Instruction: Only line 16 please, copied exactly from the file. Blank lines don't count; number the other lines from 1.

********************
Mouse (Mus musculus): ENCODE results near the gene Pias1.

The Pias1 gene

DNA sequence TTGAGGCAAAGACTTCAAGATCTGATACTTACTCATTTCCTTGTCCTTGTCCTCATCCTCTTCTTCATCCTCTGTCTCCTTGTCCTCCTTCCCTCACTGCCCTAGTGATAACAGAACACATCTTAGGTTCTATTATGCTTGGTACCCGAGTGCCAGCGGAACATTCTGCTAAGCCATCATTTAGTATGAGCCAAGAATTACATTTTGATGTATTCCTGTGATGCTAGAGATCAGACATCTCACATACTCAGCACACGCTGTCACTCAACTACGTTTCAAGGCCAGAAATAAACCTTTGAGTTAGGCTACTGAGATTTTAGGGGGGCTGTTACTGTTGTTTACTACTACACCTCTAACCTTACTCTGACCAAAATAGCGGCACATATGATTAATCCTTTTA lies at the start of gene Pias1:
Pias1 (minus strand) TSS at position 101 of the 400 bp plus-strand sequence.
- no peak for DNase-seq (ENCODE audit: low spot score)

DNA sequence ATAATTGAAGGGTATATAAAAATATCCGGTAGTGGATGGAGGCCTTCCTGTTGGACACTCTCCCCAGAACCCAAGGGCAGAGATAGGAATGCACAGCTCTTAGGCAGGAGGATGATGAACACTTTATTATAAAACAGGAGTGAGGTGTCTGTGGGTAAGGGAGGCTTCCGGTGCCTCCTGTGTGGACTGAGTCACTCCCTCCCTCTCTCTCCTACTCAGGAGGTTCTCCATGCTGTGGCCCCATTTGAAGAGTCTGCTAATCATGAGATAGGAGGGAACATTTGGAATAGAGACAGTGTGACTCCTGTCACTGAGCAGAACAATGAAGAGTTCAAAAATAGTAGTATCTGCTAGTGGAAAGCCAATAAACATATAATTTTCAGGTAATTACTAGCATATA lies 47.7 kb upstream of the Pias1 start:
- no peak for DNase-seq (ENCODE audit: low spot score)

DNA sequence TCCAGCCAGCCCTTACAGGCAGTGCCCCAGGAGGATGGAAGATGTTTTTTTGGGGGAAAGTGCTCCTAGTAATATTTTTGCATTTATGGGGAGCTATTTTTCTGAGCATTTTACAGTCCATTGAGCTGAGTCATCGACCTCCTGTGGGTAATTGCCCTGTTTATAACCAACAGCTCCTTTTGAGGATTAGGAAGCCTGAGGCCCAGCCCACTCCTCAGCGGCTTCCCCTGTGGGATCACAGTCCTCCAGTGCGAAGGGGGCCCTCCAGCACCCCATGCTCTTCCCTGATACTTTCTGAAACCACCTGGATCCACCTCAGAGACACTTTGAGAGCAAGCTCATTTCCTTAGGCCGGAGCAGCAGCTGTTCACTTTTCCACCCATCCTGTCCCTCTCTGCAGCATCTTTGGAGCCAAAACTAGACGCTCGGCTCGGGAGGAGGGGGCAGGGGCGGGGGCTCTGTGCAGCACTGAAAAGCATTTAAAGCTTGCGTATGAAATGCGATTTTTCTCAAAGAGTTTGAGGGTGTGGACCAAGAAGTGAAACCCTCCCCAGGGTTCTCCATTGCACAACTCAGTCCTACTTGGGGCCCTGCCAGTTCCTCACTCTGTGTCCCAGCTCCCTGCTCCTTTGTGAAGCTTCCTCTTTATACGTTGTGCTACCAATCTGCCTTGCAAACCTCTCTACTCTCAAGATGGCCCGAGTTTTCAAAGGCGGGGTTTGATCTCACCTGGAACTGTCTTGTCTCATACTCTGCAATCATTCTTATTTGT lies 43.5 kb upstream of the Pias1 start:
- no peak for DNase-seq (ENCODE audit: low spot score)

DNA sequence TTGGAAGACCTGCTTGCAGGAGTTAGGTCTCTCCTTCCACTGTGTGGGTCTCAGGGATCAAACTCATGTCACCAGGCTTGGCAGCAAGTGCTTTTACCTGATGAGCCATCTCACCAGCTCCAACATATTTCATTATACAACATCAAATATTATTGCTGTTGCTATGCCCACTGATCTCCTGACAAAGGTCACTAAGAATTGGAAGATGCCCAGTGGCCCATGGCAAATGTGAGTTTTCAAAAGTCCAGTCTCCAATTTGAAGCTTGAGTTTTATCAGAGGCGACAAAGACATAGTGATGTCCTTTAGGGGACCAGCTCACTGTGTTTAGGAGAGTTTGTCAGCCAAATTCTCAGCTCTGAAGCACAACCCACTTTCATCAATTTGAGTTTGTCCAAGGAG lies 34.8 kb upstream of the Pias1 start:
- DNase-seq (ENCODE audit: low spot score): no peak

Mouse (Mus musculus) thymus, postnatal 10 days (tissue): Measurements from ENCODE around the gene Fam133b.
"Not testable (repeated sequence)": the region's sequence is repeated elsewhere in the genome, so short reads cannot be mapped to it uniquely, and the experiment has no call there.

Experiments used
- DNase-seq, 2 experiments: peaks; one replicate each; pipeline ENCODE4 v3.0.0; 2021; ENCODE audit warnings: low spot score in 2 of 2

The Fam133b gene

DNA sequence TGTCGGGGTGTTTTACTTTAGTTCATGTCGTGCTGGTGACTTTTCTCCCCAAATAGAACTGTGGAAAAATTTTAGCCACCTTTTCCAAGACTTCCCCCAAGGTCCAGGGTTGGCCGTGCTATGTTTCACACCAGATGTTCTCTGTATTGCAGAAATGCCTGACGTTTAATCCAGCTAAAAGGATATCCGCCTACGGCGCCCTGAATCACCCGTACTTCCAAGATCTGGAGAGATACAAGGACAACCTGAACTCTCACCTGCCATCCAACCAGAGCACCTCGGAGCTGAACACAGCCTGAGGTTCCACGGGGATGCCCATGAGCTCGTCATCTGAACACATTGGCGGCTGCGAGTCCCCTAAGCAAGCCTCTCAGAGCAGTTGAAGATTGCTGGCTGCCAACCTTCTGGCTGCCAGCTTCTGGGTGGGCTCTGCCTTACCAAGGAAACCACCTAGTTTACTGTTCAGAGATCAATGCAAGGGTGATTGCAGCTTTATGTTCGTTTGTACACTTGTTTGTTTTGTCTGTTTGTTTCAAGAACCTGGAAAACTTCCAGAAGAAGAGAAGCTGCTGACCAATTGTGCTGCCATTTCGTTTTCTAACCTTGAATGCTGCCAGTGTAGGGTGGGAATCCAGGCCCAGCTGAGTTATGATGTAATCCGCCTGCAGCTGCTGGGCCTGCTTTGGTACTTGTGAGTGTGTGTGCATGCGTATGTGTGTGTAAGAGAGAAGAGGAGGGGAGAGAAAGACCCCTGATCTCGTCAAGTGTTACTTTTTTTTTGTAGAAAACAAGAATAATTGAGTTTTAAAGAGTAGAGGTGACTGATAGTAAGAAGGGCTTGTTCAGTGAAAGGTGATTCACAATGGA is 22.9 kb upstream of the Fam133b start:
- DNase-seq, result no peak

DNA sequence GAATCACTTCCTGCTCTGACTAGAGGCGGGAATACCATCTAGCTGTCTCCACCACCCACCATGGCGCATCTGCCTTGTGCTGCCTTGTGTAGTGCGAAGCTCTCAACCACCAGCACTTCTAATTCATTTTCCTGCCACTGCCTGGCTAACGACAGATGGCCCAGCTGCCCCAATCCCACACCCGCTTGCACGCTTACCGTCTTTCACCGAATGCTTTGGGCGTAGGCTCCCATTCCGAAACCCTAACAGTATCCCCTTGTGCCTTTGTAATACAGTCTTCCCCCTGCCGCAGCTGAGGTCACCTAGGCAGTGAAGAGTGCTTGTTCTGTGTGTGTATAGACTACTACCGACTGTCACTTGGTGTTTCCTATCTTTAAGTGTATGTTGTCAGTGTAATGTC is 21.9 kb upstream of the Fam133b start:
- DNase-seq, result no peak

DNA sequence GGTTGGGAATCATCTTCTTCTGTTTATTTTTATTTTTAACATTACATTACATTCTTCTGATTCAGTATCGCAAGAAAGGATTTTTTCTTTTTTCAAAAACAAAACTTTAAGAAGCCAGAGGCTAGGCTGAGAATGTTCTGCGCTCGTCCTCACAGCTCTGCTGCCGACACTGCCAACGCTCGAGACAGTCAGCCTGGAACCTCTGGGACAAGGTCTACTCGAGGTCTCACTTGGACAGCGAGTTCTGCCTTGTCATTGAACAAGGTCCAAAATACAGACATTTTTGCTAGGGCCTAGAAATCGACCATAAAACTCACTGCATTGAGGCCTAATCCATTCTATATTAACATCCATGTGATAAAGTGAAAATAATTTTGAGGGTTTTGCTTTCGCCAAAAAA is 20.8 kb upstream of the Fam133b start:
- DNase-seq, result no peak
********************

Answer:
The Fam133b gene